The European Biopharmaceutical Enterprises (EBE) and the European Federation of Pharmaceutical Industries and Associations (EFPIA) Joint Personalised Medicine Working Group have released a Manifesto on personalised medicine. The Manifesto sets out the required future steps that will allow a change in the European policy environment.
The essential policy elements that are necessary to ensure that personalised medicine and its paired diagnostic tests (companion diagnostics) reach patients successfully are highlighted in the Manifesto. The Manifesto has been released ahead of the first congress of the European Alliance for Personalised Medicine (EAPM) “Personalising your health: A global imperative!” which runs from 27th-30th November 2017 in Belfast, Northern Ireland.
Personalised medicine can be defined as “a medical model using characterization of individuals’ phenotypes and genotypes for tailoring the right therapeutic strategy for the right person at the right time, and/or to determine the predisposition to disease and/or to deliver timely and targeted prevention”.
The Manifesto addresses the following policy needs:
- Part 1 – a clear and coordinated process for the regulatory approval of personalised medicine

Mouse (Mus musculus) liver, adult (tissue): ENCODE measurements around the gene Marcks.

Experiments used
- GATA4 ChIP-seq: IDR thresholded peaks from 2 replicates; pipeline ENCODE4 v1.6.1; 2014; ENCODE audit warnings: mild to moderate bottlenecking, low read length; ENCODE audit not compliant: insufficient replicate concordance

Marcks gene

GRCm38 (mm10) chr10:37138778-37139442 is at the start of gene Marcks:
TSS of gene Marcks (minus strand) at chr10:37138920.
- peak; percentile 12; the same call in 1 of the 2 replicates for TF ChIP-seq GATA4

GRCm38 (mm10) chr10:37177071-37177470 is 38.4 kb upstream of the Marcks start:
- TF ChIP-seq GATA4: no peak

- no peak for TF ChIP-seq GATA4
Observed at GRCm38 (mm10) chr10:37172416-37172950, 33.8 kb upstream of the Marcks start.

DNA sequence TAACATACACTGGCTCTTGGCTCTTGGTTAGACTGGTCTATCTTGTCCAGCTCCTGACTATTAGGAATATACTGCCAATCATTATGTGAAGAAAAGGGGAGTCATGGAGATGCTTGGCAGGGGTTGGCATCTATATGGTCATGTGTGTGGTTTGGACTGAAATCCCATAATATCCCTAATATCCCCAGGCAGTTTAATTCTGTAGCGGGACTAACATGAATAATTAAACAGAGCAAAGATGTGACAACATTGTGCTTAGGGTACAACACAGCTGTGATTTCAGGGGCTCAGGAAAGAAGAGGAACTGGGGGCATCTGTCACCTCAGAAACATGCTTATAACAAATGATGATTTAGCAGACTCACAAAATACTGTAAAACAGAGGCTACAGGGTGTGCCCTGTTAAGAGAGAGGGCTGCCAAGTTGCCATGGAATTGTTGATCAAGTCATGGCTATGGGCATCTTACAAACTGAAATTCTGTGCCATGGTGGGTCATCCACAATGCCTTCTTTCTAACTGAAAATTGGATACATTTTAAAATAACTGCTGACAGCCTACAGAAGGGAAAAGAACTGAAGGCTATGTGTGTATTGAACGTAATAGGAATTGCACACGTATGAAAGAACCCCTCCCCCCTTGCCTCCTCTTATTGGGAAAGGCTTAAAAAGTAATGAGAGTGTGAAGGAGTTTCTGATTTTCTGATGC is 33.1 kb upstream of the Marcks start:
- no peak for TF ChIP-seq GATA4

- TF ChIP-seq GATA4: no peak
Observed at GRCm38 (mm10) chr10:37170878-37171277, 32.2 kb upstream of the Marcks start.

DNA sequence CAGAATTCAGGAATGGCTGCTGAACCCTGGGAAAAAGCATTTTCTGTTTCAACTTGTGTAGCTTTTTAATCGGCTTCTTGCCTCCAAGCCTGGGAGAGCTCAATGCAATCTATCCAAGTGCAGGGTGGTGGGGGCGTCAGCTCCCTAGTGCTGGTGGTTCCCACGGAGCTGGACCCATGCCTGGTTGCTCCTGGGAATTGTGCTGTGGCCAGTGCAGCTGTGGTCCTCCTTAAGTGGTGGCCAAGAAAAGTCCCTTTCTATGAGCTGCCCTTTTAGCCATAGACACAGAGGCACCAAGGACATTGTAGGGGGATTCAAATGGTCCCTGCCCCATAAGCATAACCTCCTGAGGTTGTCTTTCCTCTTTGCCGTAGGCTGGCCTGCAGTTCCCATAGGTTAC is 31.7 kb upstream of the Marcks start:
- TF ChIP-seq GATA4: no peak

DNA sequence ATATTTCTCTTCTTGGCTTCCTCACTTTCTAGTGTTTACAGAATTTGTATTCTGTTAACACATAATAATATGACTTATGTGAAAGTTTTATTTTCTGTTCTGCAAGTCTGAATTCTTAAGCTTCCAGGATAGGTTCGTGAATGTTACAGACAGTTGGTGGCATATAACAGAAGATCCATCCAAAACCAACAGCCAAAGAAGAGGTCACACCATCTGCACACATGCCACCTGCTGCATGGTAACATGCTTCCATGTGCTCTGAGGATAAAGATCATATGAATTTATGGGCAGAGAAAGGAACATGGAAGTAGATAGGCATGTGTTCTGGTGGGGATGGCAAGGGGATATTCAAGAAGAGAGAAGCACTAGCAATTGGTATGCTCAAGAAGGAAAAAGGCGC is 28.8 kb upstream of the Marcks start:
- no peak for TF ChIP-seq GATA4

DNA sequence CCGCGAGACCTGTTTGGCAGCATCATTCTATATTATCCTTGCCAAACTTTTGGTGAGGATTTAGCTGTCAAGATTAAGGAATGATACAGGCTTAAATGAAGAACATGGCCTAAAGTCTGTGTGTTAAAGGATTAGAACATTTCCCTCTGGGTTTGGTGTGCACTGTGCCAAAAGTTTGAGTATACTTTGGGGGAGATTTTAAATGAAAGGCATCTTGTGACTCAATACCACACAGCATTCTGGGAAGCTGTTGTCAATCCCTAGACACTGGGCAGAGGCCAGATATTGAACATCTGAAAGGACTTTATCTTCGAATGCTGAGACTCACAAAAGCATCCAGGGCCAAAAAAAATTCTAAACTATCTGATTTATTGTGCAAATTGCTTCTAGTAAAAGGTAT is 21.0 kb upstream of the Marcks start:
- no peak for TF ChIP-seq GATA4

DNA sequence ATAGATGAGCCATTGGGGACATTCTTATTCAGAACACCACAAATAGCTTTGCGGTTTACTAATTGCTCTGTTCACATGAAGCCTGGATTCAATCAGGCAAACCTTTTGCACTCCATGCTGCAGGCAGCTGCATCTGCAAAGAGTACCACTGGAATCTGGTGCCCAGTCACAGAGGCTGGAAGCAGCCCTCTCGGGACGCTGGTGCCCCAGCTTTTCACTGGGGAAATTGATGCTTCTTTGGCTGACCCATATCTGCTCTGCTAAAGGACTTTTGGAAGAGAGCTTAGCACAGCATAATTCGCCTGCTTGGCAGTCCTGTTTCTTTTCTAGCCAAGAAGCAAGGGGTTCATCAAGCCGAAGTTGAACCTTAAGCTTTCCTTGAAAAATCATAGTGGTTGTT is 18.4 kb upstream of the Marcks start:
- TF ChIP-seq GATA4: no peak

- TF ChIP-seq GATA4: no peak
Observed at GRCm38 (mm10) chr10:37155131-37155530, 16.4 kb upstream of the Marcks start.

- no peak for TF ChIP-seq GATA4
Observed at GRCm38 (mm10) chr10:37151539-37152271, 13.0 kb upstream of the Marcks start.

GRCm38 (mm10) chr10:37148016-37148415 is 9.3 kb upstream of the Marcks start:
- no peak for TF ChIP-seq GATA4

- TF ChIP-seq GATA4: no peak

- Part 2 – a clear and predictable process for the economic assessment of and access to personalised medicine
- Part 3 – a European regulatory framework that is supportive of innovation, creating a flexible and “forward-looking” regulatory and reimbursement environment. This includes: use of multi-marker signatures; use of electronic health record systems that facilitate clinical research and data protection legislation that effectively facilitates the use of “big data”.
A paradigm shift from the traditional ‘one-size-fits-all’ approach to personalised medicines may occur and it is now more possible to tailor treatments to patients in a way that enables them to benefit fully from the right treatment at the right time. Another advantage of personalised medicines is that patients who would not benefit from a given medicine could be identified, while avoiding a potential high risk of adverse reactions.
Despite the advantages, personalised medicine is not yet accessible to patients and decisions are still to be made with regards to its positive contribution to the sustainability and efficiency of healthcare systems in Europe.